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China urges banks to further cut deposit rates to channel savings pool

The guidance comes as banks and the economy groan under the weight of huge inflows of savings and deposits

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China nudged banks this month to cut deposit interest rates further, seven people with knowledge of the matter said, in the latest effort to channel the country's vast savings pool into spending and more productive investments.
Members of China's "interest rate self-regulatory mechanism," mostly banks, met this month and were urged to reduce deposit rates, according to two attendees and two other bank sources who were closely briefed on the meeting.
China's central bank does not set bank rates directly but guides them through the market-based mechanism, which comprises banks big and small. The guidance comes as banks and the economy groan under the weight of huge inflows of savings and deposits.
 
Activity in the world's second-largest economy has gained momentum since the lifting of stringent zero-COVID policy in December, but investors remain cautious as businesses grapple with debt risks, structural woes and a slowing global economy.
"The message is that banks need to collectively bring down deposit rates," one person with knowledge of the directive said.
Money is being injected into the banking system, but "what's the point if people save every cent they get, instead of spending, or investing?" he said.
 
One of China's "big four" state lenders plans to cut some personal and corporate rates next week, another person briefed on the plans told Reuters. Products to be affected include "call deposits" and "agreement deposits".
 
Other people familiar with the meeting said the mechanism asked for a roughly 10-basis-point cut to weighted average term deposit rates in the quarter from a year earlier, and some banks were urged to dial back high-yield deposit products.
All agreed to speak on condition of anonymity as they are not authorised to discuss the matter publicly.
The People's Bank of China did not immediately respond to Reuters' request for comment.
 
Several small and mid-sized Chinese lenders lowered their deposit interest rates this month, after larger rivals did so last year. The latest guidance will likely trigger a fresh round of cuts.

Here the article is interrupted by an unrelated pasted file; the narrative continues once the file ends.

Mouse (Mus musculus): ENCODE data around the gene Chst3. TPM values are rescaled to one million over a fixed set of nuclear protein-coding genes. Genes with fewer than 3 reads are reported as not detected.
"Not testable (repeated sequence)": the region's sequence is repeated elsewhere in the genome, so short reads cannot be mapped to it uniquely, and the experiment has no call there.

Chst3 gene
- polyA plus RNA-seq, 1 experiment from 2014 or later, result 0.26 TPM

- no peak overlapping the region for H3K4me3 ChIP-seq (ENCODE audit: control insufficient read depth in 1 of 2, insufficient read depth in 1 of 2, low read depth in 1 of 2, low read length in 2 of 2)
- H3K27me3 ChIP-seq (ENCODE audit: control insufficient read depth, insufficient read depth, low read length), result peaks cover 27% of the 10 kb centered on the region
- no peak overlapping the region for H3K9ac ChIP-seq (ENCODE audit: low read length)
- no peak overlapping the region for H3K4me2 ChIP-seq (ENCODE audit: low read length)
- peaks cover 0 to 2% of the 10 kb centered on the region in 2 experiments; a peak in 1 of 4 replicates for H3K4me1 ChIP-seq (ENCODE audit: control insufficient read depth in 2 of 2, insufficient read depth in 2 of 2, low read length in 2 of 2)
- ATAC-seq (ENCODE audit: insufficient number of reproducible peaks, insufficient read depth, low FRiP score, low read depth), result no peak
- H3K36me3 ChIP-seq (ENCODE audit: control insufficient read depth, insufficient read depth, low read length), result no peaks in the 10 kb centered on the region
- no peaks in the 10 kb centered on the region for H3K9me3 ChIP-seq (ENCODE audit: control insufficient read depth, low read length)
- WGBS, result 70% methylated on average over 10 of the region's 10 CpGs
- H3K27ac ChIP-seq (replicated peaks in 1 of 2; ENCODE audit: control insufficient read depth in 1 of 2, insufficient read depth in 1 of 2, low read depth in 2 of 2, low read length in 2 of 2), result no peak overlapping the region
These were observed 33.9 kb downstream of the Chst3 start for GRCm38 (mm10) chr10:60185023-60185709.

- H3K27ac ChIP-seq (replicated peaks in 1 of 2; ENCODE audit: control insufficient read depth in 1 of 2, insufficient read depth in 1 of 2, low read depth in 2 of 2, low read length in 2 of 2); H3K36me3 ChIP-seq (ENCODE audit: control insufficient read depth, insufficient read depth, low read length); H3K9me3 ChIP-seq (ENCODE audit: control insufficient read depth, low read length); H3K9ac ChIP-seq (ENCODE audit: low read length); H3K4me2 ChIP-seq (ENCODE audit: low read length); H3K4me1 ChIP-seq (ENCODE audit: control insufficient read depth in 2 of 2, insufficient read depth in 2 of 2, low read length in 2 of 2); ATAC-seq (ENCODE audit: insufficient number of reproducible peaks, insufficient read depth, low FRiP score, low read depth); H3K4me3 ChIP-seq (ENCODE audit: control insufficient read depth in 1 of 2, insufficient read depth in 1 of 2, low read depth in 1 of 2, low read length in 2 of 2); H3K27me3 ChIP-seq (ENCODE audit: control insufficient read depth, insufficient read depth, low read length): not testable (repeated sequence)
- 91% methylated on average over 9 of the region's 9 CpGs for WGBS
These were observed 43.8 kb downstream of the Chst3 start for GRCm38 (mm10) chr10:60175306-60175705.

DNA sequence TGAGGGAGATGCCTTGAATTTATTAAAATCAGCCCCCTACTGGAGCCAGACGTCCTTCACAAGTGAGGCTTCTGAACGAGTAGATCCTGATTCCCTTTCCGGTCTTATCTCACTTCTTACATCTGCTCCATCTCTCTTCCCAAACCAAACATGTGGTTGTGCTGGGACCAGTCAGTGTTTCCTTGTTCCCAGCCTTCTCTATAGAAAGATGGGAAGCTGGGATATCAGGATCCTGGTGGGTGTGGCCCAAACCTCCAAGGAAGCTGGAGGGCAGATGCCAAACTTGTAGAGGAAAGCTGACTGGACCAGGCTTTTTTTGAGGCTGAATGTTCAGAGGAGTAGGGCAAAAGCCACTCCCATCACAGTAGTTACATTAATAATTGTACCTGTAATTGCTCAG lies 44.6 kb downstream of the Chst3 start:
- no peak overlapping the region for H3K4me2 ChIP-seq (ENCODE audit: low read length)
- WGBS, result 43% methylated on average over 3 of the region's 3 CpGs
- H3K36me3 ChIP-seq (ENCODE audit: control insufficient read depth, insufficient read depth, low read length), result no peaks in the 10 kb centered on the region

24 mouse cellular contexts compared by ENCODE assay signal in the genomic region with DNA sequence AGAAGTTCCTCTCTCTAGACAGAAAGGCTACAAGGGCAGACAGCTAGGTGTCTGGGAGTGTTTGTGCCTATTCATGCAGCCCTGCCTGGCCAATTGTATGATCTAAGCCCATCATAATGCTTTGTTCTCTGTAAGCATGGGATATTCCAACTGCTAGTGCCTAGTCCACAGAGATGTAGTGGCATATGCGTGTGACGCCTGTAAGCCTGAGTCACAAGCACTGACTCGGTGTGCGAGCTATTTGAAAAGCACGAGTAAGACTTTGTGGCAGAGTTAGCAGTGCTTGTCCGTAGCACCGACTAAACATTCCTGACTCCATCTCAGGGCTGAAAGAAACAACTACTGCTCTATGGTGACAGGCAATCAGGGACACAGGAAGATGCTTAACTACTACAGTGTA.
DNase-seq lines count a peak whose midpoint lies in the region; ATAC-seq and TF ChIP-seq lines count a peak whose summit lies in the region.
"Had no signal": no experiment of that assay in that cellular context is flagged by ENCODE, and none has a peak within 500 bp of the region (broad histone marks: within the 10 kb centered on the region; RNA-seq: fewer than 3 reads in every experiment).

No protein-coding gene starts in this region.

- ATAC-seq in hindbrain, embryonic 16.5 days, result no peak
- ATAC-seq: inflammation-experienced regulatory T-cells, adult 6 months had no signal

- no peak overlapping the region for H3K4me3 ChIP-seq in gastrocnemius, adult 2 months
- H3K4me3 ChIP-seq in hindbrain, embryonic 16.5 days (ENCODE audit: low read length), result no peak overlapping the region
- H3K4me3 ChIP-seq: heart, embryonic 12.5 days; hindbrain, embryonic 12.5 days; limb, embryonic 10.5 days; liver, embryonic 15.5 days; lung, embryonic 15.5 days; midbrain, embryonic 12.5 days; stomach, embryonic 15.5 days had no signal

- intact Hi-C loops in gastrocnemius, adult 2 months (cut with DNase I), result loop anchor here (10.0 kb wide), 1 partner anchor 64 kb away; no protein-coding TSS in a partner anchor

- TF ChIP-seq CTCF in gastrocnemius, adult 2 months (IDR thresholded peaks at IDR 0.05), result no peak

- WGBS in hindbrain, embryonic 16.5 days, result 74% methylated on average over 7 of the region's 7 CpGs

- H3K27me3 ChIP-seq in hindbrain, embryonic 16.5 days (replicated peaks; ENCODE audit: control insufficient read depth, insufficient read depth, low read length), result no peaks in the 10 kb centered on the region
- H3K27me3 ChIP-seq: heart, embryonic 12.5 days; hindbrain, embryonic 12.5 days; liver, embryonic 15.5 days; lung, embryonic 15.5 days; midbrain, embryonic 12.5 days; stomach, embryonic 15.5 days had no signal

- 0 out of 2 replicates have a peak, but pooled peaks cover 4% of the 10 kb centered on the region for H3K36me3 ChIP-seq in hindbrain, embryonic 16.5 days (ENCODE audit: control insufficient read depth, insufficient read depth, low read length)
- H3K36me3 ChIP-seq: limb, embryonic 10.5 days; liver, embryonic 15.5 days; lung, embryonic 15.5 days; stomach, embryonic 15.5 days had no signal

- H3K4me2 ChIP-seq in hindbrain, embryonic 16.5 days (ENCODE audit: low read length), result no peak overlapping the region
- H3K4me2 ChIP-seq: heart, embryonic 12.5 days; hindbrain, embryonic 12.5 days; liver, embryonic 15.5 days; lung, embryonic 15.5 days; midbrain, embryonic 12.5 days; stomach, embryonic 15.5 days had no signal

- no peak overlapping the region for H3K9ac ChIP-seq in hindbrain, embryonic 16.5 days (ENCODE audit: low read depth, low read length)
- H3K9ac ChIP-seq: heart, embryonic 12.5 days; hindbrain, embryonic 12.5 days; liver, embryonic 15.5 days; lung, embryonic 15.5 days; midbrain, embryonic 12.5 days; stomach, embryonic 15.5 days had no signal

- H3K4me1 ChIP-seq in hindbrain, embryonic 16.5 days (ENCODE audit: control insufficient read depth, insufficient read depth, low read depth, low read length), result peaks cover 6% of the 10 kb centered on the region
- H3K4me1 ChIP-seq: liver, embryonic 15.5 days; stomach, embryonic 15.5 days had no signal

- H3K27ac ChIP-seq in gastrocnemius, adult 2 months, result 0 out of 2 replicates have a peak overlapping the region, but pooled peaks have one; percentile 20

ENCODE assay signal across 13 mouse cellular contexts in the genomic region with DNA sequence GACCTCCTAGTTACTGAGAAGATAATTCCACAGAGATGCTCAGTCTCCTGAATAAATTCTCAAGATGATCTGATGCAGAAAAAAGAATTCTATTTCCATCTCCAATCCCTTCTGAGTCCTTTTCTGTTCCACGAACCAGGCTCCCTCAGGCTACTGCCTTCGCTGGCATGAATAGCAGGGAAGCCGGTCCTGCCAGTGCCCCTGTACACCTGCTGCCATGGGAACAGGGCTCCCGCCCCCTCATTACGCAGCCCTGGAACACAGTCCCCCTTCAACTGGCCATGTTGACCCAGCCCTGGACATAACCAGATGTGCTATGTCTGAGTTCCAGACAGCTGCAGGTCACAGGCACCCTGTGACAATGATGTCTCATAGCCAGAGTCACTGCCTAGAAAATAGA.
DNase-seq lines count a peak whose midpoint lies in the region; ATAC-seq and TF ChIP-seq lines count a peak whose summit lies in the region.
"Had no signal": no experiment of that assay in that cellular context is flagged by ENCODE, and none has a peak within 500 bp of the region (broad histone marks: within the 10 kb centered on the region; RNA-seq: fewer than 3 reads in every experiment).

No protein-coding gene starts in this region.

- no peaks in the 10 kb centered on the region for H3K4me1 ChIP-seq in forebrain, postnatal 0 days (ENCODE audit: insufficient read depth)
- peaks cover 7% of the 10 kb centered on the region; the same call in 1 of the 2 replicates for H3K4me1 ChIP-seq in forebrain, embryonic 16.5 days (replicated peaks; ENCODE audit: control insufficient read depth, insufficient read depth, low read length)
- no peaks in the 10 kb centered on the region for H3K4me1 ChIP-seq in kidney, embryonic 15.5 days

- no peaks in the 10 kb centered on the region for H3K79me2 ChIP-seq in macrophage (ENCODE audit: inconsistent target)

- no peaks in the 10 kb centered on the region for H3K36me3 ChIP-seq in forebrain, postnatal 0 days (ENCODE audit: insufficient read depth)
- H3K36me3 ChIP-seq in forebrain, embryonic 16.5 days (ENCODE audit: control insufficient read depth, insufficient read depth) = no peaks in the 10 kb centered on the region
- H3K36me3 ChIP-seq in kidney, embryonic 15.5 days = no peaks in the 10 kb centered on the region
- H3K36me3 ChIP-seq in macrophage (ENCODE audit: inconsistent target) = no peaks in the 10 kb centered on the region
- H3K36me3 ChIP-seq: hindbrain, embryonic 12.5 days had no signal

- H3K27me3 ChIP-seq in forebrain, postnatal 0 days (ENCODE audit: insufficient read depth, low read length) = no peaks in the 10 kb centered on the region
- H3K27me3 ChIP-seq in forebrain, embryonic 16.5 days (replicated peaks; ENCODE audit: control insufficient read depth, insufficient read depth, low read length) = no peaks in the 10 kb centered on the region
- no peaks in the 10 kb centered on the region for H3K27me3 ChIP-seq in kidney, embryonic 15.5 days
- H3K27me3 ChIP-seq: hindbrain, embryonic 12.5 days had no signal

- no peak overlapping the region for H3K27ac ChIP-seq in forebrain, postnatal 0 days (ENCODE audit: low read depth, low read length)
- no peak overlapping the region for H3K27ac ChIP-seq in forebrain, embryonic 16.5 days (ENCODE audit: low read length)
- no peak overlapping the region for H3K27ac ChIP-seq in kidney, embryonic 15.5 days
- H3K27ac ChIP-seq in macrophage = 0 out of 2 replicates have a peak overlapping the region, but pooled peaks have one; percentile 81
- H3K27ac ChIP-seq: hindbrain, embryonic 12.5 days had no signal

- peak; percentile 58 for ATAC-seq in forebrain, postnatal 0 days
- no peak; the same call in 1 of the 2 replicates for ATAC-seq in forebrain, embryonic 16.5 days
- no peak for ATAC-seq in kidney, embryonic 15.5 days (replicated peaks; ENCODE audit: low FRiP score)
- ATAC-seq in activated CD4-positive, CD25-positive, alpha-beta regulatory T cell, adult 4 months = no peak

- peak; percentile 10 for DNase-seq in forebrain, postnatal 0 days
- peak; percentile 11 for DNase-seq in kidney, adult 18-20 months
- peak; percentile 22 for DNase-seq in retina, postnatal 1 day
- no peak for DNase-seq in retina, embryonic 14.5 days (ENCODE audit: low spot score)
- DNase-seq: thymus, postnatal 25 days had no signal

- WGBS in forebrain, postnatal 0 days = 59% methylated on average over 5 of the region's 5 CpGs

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While the benchmark one-year loan prime rate (LPR) has been slashed by 60 basis points since 2019 to 3.65%, deposit rates have lagged behind as banks compete for accounts. The one-year certificates of deposit rate has stayed unchanged around 2.26% during the period, according to data from Rong360 Digital Technology Institute.
 
That's drawn vast flows to the banking system at a time when Beijing is trying to encourage spending, and it has squeezed bank margins while credit demand remains subdued.
 
Household savings surged 9.9 trillion yuan for the first quarter, after record growth of 17.8 trillion yuan last year.
Net interest margins, a key measure of banks' profitability, hit a record low of just 1.91% during the fourth quarter of 2022.
Bankers said they were also under pressure to lower yields and cut back on structured deposits, while analysts said oversight on deposits had become tougher under new rules published earlier this month.
 
"The market adjustment mechanism of deposit rates has turned 'rigid' from 'soft'," Golden Credit Rating International Co said in a report.
 
With margins at record lows, "banks have no choice but to appropriately lower deposit rates as the government continues to push financing costs steadily lower to aid the real economy." Structured deposits, which combine traditional deposits with higher-yielding investments to pay a better rate - albeit with withdrawal restrictions - grew 558.5 billion yuan, or 12% in the first two months of this year to 5.12 trillion yuan.
 
"Faster growth in structured deposit business this year was common at many lenders, and the message from the regulator was clearly to reduce the size of such business," a bank source said.

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First Published: Apr 24 2023 | 4:10 PM IST

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